Cookies on this website

We use cookies to ensure that we give you the best experience on our website. If you click 'Accept all cookies' we'll assume that you are happy to receive all cookies and you won't see this message again. If you click 'Reject all non-essential cookies' only necessary cookies providing core functionality such as security, network management, and accessibility will be enabled. Click 'Find out more' for information on how to change your cookie settings.

Non-homologous end-joining (NHEJ), which can promote genomic instability when dysfunctional, is a major DNA double-strand break (DSB) repair pathway. Although ubiquitylation of the core NHEJ factor, Ku (Ku70-Ku80), which senses broken DNA ends, is important for its removal from sites of damage upon completion of NHEJ, the mechanism regulating Ku ubiquitylation remains elusive. We provide evidence showing that the ubiquitin carboxyl-terminal hydrolase L3 (UCHL3) interacts with and directly deubiquitylates one of the Ku heterodimer subunits, Ku80. Additionally, depleting UCHL3 resulted in reduced Ku80 foci formation, Ku80 binding to chromatin after DSB induction, moderately sensitized cells to ionizing radiation and decreased NHEJ efficiencies. Mechanistically, we show that DNA damage induces UCHL3 phosphorylation, which is dependent on ATM, downstream NHEJ factors and UCHL3 catalytic activity. Furthermore, this phosphorylation destabilizes UCHL3, despite having no effect on its catalytic activity. Collectively, these data suggest that UCHL3 facilitates cellular viability after DSB induction by antagonizing Ku80 ubiquitylation to enhance Ku80 retention at sites of damage.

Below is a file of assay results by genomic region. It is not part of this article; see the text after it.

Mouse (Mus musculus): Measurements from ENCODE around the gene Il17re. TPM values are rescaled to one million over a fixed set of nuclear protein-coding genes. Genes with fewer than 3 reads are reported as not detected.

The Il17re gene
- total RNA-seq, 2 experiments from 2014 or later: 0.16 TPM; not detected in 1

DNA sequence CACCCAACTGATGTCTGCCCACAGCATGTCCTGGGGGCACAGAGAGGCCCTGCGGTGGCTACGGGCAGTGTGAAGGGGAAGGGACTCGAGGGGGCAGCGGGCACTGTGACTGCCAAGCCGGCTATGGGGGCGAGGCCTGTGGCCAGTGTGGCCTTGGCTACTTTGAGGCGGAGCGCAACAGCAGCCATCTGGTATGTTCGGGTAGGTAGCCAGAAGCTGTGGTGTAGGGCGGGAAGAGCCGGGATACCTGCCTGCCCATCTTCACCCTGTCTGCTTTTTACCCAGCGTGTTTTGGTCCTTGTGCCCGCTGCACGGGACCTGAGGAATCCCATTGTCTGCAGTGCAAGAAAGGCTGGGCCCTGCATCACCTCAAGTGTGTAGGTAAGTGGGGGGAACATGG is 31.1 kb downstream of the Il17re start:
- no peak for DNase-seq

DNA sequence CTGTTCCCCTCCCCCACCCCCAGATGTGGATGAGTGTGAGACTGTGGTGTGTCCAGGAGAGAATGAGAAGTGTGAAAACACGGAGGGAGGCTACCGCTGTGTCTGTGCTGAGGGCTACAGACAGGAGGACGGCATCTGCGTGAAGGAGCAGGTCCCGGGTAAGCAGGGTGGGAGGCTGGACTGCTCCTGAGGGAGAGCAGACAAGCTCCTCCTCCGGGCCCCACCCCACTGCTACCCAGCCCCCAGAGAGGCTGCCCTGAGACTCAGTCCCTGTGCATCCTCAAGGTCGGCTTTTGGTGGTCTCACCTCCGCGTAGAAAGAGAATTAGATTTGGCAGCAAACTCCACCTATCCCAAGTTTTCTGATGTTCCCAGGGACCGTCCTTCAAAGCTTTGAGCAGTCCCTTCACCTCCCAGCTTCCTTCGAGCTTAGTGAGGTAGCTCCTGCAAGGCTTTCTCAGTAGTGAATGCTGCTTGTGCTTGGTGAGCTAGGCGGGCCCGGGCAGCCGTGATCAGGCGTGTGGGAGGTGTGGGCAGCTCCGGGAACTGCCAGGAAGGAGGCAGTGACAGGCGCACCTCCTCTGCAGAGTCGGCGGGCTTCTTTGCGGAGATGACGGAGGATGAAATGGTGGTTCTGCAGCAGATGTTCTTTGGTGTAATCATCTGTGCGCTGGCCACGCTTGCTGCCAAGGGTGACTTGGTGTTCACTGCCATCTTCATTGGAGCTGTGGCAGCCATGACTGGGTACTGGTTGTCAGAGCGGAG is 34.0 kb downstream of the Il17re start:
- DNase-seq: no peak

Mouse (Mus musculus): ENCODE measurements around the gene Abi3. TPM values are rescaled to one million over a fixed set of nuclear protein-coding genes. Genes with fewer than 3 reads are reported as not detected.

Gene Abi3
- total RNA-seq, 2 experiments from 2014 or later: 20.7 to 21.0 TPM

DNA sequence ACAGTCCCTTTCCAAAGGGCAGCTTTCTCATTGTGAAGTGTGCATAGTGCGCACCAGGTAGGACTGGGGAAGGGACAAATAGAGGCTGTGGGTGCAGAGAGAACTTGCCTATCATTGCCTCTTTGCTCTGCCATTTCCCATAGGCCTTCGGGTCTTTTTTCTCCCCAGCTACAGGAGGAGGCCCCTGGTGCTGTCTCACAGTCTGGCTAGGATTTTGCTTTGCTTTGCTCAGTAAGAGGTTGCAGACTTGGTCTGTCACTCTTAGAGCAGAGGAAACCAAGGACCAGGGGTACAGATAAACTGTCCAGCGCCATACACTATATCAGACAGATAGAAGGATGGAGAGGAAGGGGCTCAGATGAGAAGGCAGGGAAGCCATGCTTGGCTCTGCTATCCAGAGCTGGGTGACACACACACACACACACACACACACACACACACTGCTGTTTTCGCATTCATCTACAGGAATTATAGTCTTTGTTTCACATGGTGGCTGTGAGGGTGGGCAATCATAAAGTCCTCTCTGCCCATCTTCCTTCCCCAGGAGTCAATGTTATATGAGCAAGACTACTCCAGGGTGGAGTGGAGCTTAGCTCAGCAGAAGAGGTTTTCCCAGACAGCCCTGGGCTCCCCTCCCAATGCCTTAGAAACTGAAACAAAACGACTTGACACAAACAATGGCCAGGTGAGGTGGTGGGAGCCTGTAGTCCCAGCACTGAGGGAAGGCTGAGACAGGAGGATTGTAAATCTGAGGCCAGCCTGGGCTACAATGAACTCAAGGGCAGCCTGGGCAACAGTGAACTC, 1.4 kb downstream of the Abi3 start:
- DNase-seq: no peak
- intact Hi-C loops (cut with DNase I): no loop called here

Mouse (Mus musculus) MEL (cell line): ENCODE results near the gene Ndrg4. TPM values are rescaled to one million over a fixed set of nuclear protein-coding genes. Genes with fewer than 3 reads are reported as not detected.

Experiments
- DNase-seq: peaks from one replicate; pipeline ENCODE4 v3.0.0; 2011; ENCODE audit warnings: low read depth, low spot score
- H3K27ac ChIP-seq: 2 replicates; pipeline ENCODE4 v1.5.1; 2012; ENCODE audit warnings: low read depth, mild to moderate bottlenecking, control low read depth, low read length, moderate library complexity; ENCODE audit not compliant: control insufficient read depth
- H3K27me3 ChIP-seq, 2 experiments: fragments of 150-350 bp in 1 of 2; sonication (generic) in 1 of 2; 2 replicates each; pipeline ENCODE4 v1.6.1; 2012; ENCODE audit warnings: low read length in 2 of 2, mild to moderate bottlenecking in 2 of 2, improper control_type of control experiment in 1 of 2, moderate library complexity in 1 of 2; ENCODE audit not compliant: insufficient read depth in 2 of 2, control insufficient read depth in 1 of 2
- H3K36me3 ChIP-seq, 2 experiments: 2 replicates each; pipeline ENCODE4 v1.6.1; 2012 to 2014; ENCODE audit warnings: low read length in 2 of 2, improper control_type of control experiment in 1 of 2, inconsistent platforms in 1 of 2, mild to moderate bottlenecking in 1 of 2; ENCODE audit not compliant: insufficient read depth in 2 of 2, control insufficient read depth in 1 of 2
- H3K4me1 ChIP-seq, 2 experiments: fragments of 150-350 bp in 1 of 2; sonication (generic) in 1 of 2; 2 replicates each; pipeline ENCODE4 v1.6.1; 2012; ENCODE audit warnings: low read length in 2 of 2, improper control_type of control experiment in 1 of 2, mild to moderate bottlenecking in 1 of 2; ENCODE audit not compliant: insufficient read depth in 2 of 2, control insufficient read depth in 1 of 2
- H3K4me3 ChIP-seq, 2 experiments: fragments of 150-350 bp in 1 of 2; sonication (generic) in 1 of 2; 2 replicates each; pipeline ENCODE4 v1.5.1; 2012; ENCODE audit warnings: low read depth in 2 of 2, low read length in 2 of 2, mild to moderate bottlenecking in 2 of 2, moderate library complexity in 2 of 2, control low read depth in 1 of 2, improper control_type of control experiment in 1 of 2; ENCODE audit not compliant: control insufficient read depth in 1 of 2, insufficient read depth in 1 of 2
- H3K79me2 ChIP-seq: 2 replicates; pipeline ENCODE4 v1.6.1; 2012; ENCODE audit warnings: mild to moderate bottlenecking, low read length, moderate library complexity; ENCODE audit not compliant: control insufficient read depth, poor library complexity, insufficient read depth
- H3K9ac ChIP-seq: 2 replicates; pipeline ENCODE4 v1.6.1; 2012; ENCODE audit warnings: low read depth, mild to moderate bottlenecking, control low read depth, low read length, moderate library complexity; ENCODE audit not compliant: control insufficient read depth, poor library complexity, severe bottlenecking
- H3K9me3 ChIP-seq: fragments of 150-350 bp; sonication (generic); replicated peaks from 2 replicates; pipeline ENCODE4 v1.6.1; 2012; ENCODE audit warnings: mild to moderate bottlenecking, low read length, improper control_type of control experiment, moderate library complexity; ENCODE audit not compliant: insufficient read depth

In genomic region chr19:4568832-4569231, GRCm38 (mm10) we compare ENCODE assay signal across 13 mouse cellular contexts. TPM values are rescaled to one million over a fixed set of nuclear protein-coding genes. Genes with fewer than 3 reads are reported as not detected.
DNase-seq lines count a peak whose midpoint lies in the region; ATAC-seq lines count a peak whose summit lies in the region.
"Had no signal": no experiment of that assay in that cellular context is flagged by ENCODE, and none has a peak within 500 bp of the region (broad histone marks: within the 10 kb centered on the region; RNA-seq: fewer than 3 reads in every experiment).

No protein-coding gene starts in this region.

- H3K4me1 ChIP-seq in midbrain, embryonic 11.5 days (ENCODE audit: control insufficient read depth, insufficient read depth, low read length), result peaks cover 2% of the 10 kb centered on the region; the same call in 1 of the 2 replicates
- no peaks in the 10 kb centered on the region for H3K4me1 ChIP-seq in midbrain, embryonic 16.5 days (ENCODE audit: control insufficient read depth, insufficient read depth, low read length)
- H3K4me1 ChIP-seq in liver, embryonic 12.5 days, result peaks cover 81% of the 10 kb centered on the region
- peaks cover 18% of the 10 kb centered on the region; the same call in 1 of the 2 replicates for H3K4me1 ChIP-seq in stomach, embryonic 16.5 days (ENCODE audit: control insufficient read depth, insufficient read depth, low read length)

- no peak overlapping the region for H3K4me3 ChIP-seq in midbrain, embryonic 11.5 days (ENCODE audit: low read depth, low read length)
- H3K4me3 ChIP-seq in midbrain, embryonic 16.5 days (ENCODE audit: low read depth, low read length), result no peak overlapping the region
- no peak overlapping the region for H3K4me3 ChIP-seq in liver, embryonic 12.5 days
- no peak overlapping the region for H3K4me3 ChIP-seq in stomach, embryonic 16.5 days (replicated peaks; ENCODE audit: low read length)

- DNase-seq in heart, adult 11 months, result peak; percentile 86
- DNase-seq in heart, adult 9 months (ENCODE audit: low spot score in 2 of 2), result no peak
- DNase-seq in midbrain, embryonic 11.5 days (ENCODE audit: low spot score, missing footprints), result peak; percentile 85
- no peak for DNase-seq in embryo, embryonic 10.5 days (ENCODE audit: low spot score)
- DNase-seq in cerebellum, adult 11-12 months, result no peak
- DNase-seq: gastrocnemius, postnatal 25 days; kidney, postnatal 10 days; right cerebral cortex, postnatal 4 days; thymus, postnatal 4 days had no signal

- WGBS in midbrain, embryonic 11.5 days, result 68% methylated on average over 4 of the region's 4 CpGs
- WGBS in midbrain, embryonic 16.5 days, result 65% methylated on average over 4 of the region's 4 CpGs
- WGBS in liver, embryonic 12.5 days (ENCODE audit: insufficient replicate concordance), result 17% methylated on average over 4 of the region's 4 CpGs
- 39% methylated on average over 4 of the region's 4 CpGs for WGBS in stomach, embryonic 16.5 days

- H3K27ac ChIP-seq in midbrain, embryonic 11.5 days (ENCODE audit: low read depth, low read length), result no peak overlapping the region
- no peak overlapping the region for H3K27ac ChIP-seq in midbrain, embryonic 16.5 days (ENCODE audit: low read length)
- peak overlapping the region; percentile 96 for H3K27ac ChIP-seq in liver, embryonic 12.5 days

Original publication




Journal article


Sci Rep

Publication Date